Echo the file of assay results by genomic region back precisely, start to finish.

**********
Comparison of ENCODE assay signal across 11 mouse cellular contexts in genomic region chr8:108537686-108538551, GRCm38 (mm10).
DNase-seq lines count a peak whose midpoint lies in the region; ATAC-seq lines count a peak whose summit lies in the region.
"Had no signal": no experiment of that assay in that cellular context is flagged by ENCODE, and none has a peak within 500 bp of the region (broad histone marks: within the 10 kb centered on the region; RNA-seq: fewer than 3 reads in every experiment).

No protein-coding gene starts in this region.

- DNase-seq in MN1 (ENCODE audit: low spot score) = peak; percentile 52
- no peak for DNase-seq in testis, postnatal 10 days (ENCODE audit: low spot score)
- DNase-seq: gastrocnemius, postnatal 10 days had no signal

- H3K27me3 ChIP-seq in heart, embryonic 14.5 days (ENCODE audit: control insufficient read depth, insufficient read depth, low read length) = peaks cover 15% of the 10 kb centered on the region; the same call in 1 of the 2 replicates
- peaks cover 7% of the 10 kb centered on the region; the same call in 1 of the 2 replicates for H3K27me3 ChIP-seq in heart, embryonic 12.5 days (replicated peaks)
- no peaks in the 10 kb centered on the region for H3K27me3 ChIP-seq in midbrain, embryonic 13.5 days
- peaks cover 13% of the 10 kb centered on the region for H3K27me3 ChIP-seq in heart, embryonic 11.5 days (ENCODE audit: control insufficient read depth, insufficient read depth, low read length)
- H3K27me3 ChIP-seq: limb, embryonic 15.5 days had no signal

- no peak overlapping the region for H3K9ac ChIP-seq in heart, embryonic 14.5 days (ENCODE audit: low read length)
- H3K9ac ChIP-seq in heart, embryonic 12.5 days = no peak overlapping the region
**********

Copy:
Comparison of ENCODE assay signal across 11 mouse cellular contexts in genomic region chr8:108537686-108538551, GRCm38 (mm10).
DNase-seq lines count a peak whose midpoint lies in the region; ATAC-seq lines count a peak whose summit lies in the region.
"Had no signal": no experiment of that assay in that cellular context is flagged by ENCODE, and none has a peak within 500 bp of the region (broad histone marks: within the 10 kb centered on the region; RNA-seq: fewer than 3 reads in every experiment).

No protein-coding gene starts in this region.

- DNase-seq in MN1 (ENCODE audit: low spot score) = peak; percentile 52
- no peak for DNase-seq in testis, postnatal 10 days (ENCODE audit: low spot score)
- DNase-seq: gastrocnemius, postnatal 10 days had no signal

- H3K27me3 ChIP-seq in heart, embryonic 14.5 days (ENCODE audit: control insufficient read depth, insufficient read depth, low read length) = peaks cover 15% of the 10 kb centered on the region; the same call in 1 of the 2 replicates
- peaks cover 7% of the 10 kb centered on the region; the same call in 1 of the 2 replicates for H3K27me3 ChIP-seq in heart, embryonic 12.5 days (replicated peaks)
- no peaks in the 10 kb centered on the region for H3K27me3 ChIP-seq in midbrain, embryonic 13.5 days
- peaks cover 13% of the 10 kb centered on the region for H3K27me3 ChIP-seq in heart, embryonic 11.5 days (ENCODE audit: control insufficient read depth, insufficient read depth, low read length)
- H3K27me3 ChIP-seq: limb, embryonic 15.5 days had no signal

- no peak overlapping the region for H3K9ac ChIP-seq in heart, embryonic 14.5 days (ENCODE audit: low read length)
- H3K9ac ChIP-seq in heart, embryonic 12.5 days = no peak overlapping the region